Sheer fun with a side of blood, and so easy to sell to teen readers. It’s a great piece of writing for what it is, but it’s silly and commercial and doesn’t hold up to any kind of close scrutiny. But I really had fun reading it. It’s campy. It’s smart. It’s got a great slow burn of a romance. And the protagonist (whose name totally escapes me) is all girl power all the time, which I appreciate as a woman and as an educator. But I forgot her name. And I wasn’t left with any larger questions or thoughts. Still, if you haven’t read this little treat yet, get thee to a library to check it out. You won’t be sorry. -KS

The Vigilante Poets of Selwyn Academy, Kate Hattemer
Knopf, April 2014
Reviewed from ARC

 With 4 stars and a GREAT title, this is a book that grabbed some attention right out the gate.

And actually, this might be a contender I am dismissing too easily, now that I come to actually write down my thoughts. It’s sparkly and witty — in fact, there was a slight whiff of Dawson’s Creek-ery about these teens, who are smart in a hyper-realistic, talky way that is not, quite, like the John Green model of too smart teen protagonists. And the plot is very topical in a way that is also commentary on reality TV, although it’s maybe a little behind the times too (reality TV hasn’t gone away, but it’s not the shocker it used to be that it’s not actually very real after all, and I am not sure it’s actually a genre that teens pay that much attention to these days). There’s great use of literature that is organic to the story with Pound’s Cantos, there’s a conversation about art and commercialism, and it’s more about friendship than anything else. Also, Baconnaise (the only character I clearly remember). So I could see how there is meat here for discussion. But it struck me as pat and glossy and fun and I don’t think it quite has the umph needed to drop into serious contenderness. -KS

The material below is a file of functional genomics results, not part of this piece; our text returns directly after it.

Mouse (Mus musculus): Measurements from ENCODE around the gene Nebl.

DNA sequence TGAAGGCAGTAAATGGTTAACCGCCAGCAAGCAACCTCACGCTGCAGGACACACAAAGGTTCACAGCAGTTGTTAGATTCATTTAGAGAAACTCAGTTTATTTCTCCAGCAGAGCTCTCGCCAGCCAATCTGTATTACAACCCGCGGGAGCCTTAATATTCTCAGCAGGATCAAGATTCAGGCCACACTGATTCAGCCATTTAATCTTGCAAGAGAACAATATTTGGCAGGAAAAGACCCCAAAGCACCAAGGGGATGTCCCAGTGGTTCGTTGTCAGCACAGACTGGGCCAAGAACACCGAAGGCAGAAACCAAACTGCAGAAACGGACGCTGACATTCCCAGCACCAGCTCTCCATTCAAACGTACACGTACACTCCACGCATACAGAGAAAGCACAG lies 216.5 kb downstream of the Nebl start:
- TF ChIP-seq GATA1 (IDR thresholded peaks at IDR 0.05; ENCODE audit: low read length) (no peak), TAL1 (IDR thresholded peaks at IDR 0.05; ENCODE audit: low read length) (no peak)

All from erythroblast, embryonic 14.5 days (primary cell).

So that’s our Poppins pick list for the year. Got anything to add?

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About Karyn Silverman

Karyn Silverman is the High School Librarian and Educational Technology Department Chair at LREI, Little Red School House & Elisabeth Irwin High School (say that ten times fast!). Karyn has served on YALSA’s Quick Picks and Best Books committees and was a member of the 2009 Printz committee. She has reviewed for Kirkus and School Library Journal. She has a lot of opinions about almost everything, as long as all the things are books. Said opinions do not reflect the attitudes or opinions of SLJ, LREI, YALSA or any other institutions with which she is affiliated. Find her on Twitter @InfoWitch or e-mail her at karynsilverman at gmail dot com.

Comments

  1. Anne Bennett says:

    We have The Vigilante Poets of Selwyn Academy on our Mock Printz list (titles selected in September before some of the really good titles were even published.) I LOVE the seamless way long poem is introduced and presented. I enjoyed the unique plot and the quirky characters. BUT the book isn’t really “doing it” for my teen readers and since I read it back in June I have felt the plot slipping away from me. Guess that is a clear sign that the book doesn’t have the special something that Printz winners have.